Just beware not to lose the feedback amongst the compliments. Being direct and honest still wins.
For example: “That was a great sales call. You explained all our product features really well. One note to work on is giving the lead a chance to ask questions. Other than that, you did a great job.”
17. Choose the Right Communication Method
There’s nothing worse than a meeting that could have been an email. But also, long email threads that go back and forth for days can sometimes be solved with a five-minute call. And personal or emotive discussions or apologies are almost always better done face to face.
Approach each discussion with a fresh slate and ask yourself: what’s the best way to communicate this message?
18. Tell a Story
Stories are powerful in all kinds of situations. Whether you want to give an engaging presentation or write a compelling article, consider how you can weave storytelling into the task.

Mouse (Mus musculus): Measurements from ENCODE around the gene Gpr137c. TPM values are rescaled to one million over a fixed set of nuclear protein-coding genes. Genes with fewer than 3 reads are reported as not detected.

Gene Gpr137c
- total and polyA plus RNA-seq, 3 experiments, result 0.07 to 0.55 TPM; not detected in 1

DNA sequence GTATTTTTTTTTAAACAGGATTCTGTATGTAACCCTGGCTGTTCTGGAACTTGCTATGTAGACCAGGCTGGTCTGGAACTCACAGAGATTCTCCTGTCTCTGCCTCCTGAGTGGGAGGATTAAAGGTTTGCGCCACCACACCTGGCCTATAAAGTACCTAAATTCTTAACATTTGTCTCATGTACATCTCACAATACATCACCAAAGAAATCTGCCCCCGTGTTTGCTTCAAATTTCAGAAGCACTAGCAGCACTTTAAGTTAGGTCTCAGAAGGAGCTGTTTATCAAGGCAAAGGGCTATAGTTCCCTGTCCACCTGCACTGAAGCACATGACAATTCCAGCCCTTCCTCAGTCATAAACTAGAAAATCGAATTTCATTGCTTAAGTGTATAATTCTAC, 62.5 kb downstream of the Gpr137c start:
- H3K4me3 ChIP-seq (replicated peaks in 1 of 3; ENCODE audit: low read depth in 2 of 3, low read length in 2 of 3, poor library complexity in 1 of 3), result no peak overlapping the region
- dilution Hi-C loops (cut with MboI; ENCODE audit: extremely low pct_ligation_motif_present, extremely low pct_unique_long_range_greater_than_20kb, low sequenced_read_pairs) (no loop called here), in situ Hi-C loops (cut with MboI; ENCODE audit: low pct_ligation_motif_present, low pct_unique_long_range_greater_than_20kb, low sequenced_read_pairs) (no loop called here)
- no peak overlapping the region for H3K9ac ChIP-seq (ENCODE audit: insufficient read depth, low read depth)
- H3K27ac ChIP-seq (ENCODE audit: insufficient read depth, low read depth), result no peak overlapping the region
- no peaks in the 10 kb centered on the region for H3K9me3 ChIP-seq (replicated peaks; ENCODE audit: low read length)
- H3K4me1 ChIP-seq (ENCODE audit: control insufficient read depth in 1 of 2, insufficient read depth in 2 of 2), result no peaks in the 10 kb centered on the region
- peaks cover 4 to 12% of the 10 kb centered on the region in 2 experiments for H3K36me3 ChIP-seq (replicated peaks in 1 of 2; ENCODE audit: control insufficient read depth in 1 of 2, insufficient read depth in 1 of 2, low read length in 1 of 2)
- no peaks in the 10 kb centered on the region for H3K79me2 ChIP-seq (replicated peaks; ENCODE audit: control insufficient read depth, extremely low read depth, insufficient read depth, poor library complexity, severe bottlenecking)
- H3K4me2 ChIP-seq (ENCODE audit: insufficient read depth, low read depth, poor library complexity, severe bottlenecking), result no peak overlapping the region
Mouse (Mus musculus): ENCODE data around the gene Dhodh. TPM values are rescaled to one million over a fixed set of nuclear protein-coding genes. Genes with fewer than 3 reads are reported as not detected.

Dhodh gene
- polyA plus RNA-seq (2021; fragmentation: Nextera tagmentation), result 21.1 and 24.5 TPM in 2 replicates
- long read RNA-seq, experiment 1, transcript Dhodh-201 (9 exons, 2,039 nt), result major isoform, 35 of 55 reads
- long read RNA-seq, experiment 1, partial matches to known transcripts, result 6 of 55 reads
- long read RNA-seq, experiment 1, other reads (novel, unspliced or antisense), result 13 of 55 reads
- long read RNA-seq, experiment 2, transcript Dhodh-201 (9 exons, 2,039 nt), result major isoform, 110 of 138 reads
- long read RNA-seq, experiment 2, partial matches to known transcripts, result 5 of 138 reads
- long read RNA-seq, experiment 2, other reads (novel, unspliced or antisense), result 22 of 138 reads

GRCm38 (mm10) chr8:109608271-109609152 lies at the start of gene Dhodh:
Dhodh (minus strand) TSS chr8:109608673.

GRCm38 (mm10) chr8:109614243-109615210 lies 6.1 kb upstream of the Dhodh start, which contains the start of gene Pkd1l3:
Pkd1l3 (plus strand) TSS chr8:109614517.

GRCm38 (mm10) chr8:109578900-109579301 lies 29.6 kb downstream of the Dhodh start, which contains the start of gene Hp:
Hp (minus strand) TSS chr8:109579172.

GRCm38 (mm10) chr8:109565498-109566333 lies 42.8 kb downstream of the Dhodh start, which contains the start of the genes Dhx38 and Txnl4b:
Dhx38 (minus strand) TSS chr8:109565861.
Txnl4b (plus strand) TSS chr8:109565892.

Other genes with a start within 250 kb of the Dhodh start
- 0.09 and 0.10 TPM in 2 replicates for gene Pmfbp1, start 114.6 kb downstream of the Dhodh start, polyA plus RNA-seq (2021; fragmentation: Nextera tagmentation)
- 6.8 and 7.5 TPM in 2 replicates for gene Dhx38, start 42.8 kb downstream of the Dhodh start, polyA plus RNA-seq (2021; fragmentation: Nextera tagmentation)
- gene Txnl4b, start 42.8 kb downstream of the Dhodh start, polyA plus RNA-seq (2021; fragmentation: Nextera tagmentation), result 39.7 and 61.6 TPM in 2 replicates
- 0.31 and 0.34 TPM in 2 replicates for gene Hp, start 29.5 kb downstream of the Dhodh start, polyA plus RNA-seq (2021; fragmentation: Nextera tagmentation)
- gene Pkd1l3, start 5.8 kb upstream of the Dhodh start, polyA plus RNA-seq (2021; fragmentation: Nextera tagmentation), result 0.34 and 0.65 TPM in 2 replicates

19. Show Someone You’re Listening
Half of great communication is great listening. To show someone you’re really listening to them, you want to ask great questions and further the conversation. But you also want to give them signs you’re listening while they’re still talking.
This could include:
- Appropriate facial expressions
- Eye contact (aim for eye contact when listening about 70% of the time)
Plus, add in short phrases like:
- “That’s great”
- “I see”
20. Remember Key Points About People
Small talk is a hard but necessary evil. To make it easier, make an effort to remember key points about people you interact with regularly to give yourself something to ask about in your next conversation.
For example, if your boss mentions they’re going to a gig this weekend, you can ask how it was in your Monday morning chat before a meeting.
If a client mentions they’re moving house, you might note this down and ask about it on your next sales call.
People will feel important and interested in, and it’ll help your small talk flow more easily by giving you more to talk about than just the weather.
21. Clear Your Mind
We’re all busy people and our minds can be pretty busy places, too.
When having a conversation with someone, you might find yourself thinking about what you’re going to make for dinner, how to respond to that tricky work email, and what you can say next to sound impressive.
All this takes us away from what the person is actually saying and how we can best respond to connect with them.
Clear your mind and focus on the task at hand: communication. Aim to connect with the person, empathize with them, and engage in clear conversation with minimal mental distractions.